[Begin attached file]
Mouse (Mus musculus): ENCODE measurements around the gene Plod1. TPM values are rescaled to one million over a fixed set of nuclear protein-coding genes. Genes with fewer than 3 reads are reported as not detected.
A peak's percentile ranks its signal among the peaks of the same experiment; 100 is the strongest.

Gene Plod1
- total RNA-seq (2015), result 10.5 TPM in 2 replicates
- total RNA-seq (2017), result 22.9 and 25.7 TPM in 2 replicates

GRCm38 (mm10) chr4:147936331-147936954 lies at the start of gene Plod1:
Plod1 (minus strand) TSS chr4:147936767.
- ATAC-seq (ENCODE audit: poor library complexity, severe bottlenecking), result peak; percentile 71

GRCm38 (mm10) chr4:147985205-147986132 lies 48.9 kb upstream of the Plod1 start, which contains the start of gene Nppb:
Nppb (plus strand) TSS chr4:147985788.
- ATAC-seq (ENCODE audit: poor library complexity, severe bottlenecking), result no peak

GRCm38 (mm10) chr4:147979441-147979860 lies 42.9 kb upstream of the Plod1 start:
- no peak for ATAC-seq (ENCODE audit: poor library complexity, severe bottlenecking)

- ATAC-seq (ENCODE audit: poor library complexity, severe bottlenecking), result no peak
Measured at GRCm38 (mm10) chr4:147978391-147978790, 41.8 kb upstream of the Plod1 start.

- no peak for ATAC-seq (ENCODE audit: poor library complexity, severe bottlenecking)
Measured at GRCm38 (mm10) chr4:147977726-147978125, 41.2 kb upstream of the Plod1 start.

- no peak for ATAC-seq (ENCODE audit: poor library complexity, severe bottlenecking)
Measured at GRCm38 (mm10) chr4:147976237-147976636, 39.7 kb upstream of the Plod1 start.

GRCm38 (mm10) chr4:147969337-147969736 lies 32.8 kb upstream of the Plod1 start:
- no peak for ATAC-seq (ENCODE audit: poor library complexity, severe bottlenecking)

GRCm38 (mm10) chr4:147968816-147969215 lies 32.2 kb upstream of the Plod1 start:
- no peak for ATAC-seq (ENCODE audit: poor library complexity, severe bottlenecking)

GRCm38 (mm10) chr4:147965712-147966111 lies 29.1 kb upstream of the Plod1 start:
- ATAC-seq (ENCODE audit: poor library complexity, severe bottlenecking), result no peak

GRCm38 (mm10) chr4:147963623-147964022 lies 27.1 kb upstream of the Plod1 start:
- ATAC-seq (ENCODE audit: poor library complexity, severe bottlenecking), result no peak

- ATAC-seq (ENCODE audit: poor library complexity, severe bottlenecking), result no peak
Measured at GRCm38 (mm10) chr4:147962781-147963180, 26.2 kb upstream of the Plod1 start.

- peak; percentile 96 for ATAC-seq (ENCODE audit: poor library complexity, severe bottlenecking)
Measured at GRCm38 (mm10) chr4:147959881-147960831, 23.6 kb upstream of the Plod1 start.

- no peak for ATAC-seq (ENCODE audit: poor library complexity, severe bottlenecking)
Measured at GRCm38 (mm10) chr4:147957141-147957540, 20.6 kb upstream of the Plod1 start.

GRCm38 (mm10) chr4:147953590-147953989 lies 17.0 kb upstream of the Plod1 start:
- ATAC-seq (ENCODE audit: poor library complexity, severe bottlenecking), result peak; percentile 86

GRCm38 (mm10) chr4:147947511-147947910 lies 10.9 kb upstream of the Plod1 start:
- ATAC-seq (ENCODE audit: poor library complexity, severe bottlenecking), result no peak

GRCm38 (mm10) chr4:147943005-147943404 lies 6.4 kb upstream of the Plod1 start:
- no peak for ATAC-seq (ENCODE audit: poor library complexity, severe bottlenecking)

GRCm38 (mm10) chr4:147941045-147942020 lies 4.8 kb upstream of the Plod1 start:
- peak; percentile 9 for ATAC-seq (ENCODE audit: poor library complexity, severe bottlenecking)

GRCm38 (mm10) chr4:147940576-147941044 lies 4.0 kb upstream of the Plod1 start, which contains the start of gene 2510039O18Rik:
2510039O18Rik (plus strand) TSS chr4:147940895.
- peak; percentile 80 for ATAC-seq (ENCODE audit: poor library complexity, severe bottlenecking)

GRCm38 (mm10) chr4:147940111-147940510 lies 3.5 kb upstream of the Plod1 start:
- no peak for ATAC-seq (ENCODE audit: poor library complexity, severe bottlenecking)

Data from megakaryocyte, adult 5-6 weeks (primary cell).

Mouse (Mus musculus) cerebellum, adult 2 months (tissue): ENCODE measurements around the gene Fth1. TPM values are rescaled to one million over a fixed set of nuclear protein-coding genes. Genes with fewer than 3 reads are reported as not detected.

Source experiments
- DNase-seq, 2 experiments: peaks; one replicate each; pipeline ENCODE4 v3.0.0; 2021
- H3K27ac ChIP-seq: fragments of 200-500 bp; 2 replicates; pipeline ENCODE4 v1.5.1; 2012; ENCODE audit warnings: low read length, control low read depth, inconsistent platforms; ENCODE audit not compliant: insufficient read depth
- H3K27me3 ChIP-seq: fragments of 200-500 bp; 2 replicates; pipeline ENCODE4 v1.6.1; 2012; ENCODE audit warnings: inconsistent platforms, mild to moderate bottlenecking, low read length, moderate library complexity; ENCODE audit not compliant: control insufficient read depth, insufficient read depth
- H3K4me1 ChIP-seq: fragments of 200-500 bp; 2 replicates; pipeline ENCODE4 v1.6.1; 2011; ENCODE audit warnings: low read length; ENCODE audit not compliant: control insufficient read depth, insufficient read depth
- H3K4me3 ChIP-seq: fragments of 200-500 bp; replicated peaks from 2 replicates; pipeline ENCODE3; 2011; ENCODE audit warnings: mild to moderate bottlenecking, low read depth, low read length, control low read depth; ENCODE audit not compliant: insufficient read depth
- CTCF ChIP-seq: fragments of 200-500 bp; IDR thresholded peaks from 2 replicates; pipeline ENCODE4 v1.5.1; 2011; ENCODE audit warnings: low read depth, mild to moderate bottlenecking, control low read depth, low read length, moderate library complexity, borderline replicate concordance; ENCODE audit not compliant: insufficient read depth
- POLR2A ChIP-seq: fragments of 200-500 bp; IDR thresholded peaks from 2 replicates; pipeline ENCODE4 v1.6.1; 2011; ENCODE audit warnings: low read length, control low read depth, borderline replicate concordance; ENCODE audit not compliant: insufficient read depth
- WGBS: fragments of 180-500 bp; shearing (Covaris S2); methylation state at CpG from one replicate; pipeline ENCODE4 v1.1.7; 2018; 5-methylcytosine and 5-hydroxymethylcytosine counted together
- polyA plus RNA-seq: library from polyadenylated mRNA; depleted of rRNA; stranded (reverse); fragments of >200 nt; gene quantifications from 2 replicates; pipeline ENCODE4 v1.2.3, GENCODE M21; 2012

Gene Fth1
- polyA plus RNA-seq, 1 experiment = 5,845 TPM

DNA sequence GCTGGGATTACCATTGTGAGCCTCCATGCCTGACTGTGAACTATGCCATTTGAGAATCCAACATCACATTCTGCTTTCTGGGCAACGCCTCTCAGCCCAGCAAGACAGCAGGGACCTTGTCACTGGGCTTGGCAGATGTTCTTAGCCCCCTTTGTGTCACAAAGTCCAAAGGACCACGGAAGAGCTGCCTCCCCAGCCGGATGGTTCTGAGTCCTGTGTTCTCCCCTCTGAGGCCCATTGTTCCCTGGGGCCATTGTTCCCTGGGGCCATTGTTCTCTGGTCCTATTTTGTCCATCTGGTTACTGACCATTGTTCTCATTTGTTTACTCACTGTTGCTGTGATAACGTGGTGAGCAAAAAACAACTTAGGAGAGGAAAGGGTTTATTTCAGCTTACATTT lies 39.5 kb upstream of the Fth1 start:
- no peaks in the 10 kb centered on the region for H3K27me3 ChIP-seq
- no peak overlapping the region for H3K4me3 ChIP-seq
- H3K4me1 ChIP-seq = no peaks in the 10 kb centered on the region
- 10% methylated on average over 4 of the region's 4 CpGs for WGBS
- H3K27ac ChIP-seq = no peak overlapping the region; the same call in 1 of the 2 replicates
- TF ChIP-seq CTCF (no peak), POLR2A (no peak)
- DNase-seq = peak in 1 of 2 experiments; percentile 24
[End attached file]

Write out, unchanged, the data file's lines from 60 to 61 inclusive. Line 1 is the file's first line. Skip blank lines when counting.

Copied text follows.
- polyA plus RNA-seq, 1 experiment = 5,845 TPM

DNA sequence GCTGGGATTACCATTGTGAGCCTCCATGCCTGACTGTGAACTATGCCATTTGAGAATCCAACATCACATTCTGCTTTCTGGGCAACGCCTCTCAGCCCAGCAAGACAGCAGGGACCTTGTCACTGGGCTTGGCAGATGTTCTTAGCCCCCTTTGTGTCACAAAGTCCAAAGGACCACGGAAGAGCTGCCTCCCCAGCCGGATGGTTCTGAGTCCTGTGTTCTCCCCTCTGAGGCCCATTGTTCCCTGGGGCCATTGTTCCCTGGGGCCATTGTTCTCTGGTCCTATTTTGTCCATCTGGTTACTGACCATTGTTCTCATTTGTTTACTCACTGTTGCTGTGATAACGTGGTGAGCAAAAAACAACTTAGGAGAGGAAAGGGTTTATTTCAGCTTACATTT lies 39.5 kb upstream of the Fth1 start: